Mohenjo Daro is at heart a love story and a revenge drama which has only one USP. It unfolds in the city of Mohenjo Daro in 2016 BC. Thus the only things special about this film are the settings, the visuals, the costumes, the rituals and the overall feel. The moment you are out of that awe, the film becomes extremely pedestrian. Here is a story that has been done to death in Bollywood in every manner possible. After the first trailer was out, I had a feeling that this film would turn out short of the epic we all want it to be. I even did a trailer review for it wherein I expressed my doubts about the film. Unfortunately, the film has turned out to be exactly what I expected it to.
The story revolves around a simple farmer Sarman (Hritik Roshan) who has extraordinary strength and is a born leader. That much is made clear in the first 15 minutes of the film. He lives away from the city of Mohenjo Daro but dreams of traveling there. He is able to convince his uncle to send him there for trade purposes and it is here that he meets Chaani (Pooja Hegde). He falls in love with her and wants to spend the rest of his life with her. Chaani, however, is destined to marry Moonja (Arunoday Singh), the son of Maham (Kabir Bedi) who happens to be the king of Mohenjo Daro.
As the story progresses, Sarman learns that he is the son of Surjan, the previous head of Mohenjo Daro who was betrayed and executed by Maham when he tried to foil his plans of blocking the Sindhu river by building a dam and excavating gold from the river’s bed. Maham is not Sarman’s only challenge. He must now find a way to save the town as an imminent flood approaches the city that threatens everything that Sarman has come to love dearly. What happens next forms the crux of the narrative. Will Sarman be able to save it all? Will he and Chaani be together? What will happen of Maham? These are some of the questions that drive the narrative of the film.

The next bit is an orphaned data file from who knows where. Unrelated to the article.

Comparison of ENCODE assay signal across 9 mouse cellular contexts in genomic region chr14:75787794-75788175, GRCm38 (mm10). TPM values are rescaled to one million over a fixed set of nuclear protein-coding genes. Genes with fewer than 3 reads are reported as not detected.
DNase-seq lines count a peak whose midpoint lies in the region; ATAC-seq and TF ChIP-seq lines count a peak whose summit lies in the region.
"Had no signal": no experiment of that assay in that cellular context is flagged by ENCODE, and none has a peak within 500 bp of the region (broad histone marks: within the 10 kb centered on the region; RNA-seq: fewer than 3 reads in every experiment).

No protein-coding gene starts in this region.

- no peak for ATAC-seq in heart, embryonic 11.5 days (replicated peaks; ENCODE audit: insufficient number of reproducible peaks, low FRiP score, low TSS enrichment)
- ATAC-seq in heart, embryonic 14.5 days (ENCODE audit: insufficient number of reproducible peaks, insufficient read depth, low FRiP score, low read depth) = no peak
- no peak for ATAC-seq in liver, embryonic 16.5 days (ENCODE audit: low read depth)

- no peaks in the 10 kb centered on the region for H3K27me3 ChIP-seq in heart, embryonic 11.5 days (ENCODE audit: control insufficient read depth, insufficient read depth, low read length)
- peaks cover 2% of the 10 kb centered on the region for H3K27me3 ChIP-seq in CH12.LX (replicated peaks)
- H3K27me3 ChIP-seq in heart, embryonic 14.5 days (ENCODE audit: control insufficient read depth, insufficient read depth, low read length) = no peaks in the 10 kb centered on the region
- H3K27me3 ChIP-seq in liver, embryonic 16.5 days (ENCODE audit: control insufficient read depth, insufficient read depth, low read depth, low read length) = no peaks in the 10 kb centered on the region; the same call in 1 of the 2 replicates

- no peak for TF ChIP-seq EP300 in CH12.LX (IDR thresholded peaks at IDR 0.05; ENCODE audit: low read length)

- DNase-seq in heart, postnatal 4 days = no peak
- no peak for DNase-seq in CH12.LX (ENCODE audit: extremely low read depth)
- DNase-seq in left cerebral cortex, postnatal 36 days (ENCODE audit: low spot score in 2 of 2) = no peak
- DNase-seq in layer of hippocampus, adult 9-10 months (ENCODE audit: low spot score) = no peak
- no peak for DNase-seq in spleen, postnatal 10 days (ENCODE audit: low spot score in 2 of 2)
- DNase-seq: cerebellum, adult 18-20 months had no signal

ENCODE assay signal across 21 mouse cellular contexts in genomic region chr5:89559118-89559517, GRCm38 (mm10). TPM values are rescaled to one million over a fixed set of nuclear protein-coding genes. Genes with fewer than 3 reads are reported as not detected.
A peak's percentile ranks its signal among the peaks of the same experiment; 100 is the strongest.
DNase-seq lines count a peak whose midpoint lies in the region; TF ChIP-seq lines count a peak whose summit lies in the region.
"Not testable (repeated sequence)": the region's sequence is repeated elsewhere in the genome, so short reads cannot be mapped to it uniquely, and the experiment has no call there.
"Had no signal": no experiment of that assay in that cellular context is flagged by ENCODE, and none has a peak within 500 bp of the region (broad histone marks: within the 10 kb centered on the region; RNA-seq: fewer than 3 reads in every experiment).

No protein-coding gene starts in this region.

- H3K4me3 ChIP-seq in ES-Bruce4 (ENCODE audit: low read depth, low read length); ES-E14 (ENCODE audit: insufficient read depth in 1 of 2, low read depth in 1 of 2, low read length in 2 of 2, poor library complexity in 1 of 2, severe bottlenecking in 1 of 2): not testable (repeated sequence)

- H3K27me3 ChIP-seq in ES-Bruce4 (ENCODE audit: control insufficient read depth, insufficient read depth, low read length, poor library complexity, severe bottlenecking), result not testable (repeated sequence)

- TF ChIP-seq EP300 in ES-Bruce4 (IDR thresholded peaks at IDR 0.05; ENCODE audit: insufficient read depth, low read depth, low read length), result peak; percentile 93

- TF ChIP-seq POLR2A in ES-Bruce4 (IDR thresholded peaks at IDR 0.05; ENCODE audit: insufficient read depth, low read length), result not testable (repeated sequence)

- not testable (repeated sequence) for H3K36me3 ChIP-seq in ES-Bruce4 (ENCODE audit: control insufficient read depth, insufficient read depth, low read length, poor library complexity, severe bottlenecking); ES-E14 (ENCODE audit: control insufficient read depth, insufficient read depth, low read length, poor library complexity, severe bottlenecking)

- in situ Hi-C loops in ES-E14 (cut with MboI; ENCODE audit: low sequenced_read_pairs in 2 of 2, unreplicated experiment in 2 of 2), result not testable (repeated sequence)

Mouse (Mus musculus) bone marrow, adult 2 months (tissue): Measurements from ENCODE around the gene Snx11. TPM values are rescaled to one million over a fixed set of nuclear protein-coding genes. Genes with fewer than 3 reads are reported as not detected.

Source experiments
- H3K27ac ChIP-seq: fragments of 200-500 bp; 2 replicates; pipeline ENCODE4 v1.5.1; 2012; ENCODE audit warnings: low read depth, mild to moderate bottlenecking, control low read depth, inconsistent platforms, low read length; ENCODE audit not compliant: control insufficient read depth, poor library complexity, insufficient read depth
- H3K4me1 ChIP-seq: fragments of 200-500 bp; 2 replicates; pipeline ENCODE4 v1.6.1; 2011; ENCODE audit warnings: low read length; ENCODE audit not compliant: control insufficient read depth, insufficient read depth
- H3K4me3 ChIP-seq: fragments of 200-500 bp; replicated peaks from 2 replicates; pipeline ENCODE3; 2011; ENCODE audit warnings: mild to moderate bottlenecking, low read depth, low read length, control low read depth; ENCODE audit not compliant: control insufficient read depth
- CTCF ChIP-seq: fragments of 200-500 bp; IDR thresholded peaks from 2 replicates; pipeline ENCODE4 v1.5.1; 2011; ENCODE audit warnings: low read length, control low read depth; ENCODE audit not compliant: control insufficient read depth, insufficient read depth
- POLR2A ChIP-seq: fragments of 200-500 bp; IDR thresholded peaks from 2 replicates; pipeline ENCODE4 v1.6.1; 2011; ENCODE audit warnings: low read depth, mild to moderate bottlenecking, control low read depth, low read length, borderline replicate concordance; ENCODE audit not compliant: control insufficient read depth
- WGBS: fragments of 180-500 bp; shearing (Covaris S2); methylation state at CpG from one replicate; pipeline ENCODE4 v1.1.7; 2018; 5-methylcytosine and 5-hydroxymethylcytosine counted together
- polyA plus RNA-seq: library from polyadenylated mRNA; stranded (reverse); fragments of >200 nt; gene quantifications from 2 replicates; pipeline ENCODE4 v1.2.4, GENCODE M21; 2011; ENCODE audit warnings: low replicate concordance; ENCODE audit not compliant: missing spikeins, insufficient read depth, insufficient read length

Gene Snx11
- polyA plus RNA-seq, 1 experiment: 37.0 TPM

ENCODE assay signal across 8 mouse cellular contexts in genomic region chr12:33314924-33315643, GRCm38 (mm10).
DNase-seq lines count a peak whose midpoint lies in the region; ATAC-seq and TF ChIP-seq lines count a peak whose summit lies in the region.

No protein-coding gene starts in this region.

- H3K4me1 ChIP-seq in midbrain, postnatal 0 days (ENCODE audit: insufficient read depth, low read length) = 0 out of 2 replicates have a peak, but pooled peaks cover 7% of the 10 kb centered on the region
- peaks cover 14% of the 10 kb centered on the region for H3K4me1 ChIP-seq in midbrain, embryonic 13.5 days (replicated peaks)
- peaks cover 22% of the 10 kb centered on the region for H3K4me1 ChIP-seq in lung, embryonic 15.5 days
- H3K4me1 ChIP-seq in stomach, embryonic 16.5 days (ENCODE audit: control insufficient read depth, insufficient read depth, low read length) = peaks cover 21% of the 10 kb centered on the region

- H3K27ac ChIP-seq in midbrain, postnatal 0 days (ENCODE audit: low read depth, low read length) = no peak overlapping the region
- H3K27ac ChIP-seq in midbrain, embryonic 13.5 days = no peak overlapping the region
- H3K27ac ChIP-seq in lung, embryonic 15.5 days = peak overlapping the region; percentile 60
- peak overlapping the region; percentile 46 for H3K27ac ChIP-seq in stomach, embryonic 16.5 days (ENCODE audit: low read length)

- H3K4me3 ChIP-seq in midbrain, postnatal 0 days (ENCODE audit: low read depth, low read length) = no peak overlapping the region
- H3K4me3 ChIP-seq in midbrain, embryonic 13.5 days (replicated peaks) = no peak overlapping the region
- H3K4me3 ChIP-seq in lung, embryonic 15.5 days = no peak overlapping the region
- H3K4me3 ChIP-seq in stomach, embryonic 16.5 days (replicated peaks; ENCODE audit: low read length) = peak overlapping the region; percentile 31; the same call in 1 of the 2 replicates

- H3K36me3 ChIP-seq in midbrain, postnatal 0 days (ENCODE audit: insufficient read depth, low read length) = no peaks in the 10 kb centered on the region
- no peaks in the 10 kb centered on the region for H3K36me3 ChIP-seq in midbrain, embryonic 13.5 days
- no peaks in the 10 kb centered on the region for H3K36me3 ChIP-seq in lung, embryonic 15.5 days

For all those of you who have seen the trailer, the plot is already known to you. They even show the finale of the climax in the trailer. The fact that the story is done to death and we can practically predict each and every scene right to its end doesn’t help the film’s cause. The action sequences are also extremely ordinary. The much-hyped crocodile sequence is the weakest and lamest of them all and that is practically the first scene of the film. It sets the tone for the rest of the film and that I mean in a bad way. The Gladiator- esque action sequence with Sarman fighting two huge adversaries is something that we have seen better off and frankly speaking, a bit too much off before. We know exactly what will happen in the end and that too because of the trailers. Thus that’s another sequence that goes unnoticed and quite obviously un- appreciated.
The CGI of the film toggles between being good and plain bad. While some of the song and dance sequences are captured with flair, the overhead shots and most of the long takes and destruction showed using CGI looks utterly fake. I am no expert on the Mohenjo Daro architecture but the buildings and some shots of the city do look the part. There has been widespread criticism of the muddled historic correctness of the film and I will not dwell on it much as I am no expert but the costumes and the feel of the film do feel very contemporary at times and thus hits its novelty. Pooja Hegde’s wardrobe is the best example to prove this point. Also, the “smooch” proves to be too much to fathom.
Coming to the performances, Hritik leads from the front and he is great. He is the only thing watchable about this film. It’s his act that holds the whole film together and doesn’t let it crumble altogether. If it hadn’t been for him, this might have just been an unwatchable film. Pooja Hedge suffers from a lack of acting range. She really suffers in the dramatic sequences involving her wish to be with Sarman and the fact that she will be married off to Moonja. She is also exposed in the dramatic sequence where her father dies. Her character is also constantly in the shadow of Hritik’s character and that doesn’t help her cause.Kabir Bedi is an able bad guy. He has done these sort of roles before and he does well to make an impact. But his character is so one-dimensional and poorly written that he cannot do much to save the film. Arunoday Singh is barely there. The rest of the cast can be left unmentioned.
Overall, Mohenjo Daro is a huge disappointment. It is painfully slow, tedious and boring. The flair in the last 20 minutes and another 10 minutes of action right after the interval cannot save a film that is almost 3 hours long. Too many songs, too much of unnecessary mush and practically no challenge for the protagonist liquidates the film more than the giant flood in the climax. If you are going in to watch this film then brace yourself to be bored to sleep.
Rating : 2/5 (2 out of 5 Stars)